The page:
“Second. You’re gonna hate this. Break ties, take eight months off or something. Travel the world, like you always say you’re going to. Come back all grown up. People who don’t see you every day will let the big changes in appearance slide.”

Summer groused inwardly. Another good suggestion, and sure enough, she hated it. “Fine. But what about being a superhero?”

“Lots of places in the world could use a hero like Radiance,” Aria countered.

“Gnnnngggggggnnnn…”

“Don’t like it, don’t ask me,” Aria sniffed.

“Fine. I’ll think about it. Anything else, mom?”

Aria let that one slide. “Third, whatever you do long-term, have something presentable to wear in a couple months.”

“What’s happening in a couple months?”

Aria’s sudden grin was infectious. “The wedding.”


The closure of Blintzkrieg changed all of Summer’s plans.

Despite her earlier resolve, she didn’t tell them about herself. She listened to Chaima explain her reasoning for closing the shop. She understood it.

She went back to the shack (“shack? hack? A hacking shack?”) and flopped onto her fake bed and reviewed the particulars of her fake life.

She threw what she knew was a temper tantrum. She was glad Alycia wasn’t around, that there’d be no acerbic comments to deflect, no pointed criticisms that she’d have to take. But - but - but - she was trying. Honest to god, she was trying to do something for robots as a whole, and–

A few days later, after word of the closure got to Charlotte, she’d contacted Summer with a proposal.

Half & Half, huh?

It was as good a place as any to hole up for eight months.

Being the senior coffee person was a weird feeling, at first. As she thought through what Charlotte’s project would need, she came to realize how much she really did - and did not - know about the business of running a café.

She knew the particulars of making coffee, preparing food, and cleaning up. She understood all the materials that went into the process. She found she had very little idea how to procure them, and started learning about food-service providers like Sysco, Farmer Brothers, and even PepsiCo.

Charlotte wasn’t interested in going to Jason for funding. Somehow or another, she’d come up with an independent source of income, which Summer didn’t ask about and wasn’t informed about. So the process of getting set up was a combination of buying specialty appliances, looking for contracts for consumables, and sometimes fabricating things like tables and chairs via molecular lathe.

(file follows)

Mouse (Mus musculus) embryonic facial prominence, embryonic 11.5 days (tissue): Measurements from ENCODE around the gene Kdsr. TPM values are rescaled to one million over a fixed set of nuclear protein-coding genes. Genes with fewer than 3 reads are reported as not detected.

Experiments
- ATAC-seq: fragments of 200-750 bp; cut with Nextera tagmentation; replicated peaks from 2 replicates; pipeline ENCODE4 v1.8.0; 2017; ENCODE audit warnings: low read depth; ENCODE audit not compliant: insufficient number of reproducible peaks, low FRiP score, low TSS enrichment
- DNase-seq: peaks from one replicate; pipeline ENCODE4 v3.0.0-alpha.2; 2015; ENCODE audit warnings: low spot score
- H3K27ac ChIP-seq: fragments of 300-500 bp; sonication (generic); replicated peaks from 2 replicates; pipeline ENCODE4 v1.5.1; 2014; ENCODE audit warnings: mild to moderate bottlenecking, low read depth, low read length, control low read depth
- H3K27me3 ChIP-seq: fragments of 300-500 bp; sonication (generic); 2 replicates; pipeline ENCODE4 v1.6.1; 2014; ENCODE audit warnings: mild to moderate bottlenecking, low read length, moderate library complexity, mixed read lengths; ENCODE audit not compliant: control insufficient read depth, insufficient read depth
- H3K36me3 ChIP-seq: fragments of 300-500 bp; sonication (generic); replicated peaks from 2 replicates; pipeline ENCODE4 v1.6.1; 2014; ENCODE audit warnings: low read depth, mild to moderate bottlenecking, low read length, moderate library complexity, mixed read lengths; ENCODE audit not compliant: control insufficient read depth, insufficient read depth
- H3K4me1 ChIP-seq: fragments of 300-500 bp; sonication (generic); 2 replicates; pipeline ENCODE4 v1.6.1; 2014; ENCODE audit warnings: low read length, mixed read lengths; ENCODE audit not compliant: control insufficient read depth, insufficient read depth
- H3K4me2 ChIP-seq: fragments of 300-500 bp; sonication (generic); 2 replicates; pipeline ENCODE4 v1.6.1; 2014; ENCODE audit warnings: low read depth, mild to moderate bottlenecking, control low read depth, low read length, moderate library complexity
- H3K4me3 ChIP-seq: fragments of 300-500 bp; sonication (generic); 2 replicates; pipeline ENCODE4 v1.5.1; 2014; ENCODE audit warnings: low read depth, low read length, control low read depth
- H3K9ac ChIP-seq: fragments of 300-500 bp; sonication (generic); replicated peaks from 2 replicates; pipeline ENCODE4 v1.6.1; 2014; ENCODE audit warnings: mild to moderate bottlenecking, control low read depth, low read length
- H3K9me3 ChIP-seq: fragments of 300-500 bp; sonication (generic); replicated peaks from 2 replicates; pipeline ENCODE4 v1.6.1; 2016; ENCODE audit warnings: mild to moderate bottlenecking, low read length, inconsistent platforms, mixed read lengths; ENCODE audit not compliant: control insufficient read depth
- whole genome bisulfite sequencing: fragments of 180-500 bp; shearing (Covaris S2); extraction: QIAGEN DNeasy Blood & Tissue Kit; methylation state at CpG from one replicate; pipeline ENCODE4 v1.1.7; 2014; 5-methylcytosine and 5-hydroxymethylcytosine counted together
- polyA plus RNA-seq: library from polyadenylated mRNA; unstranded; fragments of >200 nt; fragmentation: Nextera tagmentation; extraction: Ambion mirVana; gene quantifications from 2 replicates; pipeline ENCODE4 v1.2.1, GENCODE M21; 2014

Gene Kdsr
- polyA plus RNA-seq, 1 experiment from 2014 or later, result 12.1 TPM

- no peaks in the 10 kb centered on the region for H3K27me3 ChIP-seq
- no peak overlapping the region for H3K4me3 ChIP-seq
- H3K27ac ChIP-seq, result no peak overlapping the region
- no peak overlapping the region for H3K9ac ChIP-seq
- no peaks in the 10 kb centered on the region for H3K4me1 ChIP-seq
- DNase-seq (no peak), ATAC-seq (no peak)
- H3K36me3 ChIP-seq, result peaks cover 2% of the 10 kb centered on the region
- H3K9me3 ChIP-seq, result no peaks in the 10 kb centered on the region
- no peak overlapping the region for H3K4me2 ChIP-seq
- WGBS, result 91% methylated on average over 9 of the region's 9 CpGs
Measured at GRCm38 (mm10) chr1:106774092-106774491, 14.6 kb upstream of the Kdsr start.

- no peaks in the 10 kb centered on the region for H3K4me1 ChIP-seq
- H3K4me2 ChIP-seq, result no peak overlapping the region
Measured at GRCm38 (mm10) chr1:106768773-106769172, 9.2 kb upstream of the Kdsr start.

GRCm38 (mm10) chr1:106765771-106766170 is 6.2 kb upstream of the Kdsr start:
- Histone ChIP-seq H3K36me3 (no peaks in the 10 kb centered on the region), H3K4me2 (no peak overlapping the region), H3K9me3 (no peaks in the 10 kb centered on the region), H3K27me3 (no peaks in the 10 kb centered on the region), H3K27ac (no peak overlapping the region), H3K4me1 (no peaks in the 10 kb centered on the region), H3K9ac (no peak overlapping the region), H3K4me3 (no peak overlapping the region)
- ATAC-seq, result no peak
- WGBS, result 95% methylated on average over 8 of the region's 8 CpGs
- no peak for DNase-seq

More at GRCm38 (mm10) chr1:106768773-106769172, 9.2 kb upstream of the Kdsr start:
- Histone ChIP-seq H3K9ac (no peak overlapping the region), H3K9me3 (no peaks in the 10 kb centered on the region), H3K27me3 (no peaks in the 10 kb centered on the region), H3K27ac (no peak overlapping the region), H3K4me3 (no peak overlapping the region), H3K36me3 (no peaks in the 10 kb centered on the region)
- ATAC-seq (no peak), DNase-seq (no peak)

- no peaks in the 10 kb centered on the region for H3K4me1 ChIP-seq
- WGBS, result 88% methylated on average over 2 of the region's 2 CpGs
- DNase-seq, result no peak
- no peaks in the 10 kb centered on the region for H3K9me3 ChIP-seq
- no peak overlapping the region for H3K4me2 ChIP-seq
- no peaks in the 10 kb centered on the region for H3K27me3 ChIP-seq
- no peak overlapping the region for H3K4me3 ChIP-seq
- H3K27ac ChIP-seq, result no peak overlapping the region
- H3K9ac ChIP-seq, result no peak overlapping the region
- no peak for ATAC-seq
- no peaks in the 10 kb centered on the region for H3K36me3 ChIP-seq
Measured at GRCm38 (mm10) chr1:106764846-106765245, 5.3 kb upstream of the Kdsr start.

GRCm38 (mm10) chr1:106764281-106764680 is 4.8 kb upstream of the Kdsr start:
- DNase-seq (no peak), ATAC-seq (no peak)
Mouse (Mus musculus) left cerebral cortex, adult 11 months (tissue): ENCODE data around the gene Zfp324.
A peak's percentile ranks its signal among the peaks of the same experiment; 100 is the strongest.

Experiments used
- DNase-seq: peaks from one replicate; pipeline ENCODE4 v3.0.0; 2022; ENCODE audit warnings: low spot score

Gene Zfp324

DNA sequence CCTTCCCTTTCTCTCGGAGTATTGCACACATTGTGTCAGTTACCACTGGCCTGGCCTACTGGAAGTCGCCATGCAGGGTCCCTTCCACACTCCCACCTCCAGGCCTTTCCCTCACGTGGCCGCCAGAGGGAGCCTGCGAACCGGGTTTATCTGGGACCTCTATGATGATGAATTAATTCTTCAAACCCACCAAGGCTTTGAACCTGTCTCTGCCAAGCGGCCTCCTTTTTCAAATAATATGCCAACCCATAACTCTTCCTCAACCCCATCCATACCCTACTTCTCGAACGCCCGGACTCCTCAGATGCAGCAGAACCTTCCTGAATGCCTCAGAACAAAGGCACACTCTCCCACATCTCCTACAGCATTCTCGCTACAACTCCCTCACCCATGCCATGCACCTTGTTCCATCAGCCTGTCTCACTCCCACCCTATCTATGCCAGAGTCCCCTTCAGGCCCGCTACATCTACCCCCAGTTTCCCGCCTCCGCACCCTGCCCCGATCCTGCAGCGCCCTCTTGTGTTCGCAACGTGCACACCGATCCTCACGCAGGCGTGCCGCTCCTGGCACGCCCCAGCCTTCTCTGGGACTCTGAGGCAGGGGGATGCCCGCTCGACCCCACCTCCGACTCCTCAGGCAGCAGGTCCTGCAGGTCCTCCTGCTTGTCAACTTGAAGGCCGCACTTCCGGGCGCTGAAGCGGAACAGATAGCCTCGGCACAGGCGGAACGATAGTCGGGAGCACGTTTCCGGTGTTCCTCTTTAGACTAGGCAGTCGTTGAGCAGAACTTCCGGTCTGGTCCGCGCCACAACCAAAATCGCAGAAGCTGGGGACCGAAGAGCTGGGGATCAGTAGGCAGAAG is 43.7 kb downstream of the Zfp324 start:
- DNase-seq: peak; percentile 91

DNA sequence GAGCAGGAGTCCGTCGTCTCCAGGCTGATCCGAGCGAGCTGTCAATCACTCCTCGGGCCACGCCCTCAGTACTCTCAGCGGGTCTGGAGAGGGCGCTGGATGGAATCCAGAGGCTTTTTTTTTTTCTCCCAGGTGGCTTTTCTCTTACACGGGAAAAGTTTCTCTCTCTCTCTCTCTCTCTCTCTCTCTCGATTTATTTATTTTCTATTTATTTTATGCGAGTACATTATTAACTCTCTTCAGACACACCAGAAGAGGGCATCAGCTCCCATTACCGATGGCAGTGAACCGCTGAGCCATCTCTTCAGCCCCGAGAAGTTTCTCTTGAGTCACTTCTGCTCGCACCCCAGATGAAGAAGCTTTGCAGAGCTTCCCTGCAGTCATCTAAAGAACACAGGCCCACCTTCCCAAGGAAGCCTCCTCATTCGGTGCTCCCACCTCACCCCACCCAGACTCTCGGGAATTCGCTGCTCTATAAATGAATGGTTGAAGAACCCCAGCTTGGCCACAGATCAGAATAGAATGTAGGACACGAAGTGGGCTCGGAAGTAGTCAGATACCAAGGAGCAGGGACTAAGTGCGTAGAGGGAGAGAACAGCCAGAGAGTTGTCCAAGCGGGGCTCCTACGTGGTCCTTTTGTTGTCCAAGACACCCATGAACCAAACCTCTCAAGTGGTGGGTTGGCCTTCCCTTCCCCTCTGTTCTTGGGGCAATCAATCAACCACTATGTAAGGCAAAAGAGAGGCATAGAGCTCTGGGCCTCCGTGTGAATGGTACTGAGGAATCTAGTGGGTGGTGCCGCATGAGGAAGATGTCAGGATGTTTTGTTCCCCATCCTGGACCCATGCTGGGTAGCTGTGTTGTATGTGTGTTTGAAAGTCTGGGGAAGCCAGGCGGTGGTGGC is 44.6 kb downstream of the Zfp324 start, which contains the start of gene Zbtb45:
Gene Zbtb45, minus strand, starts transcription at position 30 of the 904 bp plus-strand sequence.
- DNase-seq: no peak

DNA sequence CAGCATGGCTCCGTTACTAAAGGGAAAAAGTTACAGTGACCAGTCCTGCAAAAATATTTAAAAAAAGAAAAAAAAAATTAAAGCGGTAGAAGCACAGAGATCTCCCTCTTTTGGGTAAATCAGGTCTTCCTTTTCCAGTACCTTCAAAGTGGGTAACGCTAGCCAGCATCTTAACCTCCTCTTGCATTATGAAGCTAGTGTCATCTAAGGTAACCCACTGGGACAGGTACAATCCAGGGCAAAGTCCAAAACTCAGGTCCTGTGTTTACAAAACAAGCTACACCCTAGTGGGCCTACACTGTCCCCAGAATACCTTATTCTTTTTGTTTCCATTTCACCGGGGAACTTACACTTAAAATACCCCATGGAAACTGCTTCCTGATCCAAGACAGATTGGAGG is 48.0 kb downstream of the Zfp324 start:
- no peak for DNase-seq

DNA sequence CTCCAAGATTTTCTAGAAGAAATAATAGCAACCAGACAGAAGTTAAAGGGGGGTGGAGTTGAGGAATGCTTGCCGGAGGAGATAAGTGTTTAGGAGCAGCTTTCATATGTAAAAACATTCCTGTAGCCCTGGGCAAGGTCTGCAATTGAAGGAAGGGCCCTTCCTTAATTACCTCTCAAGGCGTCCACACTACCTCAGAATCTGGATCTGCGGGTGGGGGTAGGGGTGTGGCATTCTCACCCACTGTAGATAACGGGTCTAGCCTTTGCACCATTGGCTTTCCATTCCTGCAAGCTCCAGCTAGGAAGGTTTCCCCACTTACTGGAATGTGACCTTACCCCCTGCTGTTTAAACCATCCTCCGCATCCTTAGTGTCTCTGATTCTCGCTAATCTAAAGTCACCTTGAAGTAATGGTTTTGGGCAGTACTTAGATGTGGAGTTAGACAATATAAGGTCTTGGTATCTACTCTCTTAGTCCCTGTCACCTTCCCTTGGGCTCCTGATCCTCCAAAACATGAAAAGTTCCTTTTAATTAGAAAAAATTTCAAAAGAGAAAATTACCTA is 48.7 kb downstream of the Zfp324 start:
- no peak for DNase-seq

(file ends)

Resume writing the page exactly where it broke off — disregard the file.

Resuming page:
She welcomed the two visitors, Bodark and Vermillion. She introduced herself to them as a robot, in time, as she’d intended to with her coworkers at Blintzkrieg.

“I’m a robot, though I look human. I’m as sentient and intelligent and feeling as anyone else,” she’d said, trying out the rehearsed speech.

“Did you deal vit ze Devil for zis?” the stockier man - Bodark - had asked.

“Err, no?” she’d replied in confusion.

“Zen you are safe,” he’d said, as though that explained anything at all.


She’d tried a polished version of the pitch on the Mirror Alycia, that Jason had somehow picked up on his recent worldwide travels.

"I’m fully sentient, as capable of general human intellectual and emotional activities as any human. More so, in some cases.”

It hadn’t helped, much. Talking about Alycia herself felt like it had accomplished more. But the Mirror had said something at the end. “You speak as though you know what I’m going through.”

Summer had smiled. “I went through it too,” she’d said.

The truth was that she was still going through it. Aria was still ahead of her in maturity. Even Charlotte had struck out on her own, going further than Summer had thought to do by establishing her own actual café.

It was somehow unfair.

She had brains, talent, and drive. She had limitless potential.

I can be anything.

The thought bothered her when it came out of nowhere.

Yes, but you must settle on being something.


The wedding was everything Summer had hoped for.

Not for herself. She wasn’t well and truly over Leo, but at this point she was his good and loyal friend, and she loved her sister, and she loved nothing more than seeing the two of them happy together.

Somehow, though, that feeling of being left behind crept into her mood. When she started crying, not all of the tears were happy.

True to form, Alycia Chin - standing next to her - picked up on the vibe. Summer glanced over to see Alycia’s fists clenching.

Summer didn’t want to talk, but she glanced meaningfully down at the fists, and up at Alycia to gauge her friend’s reaction.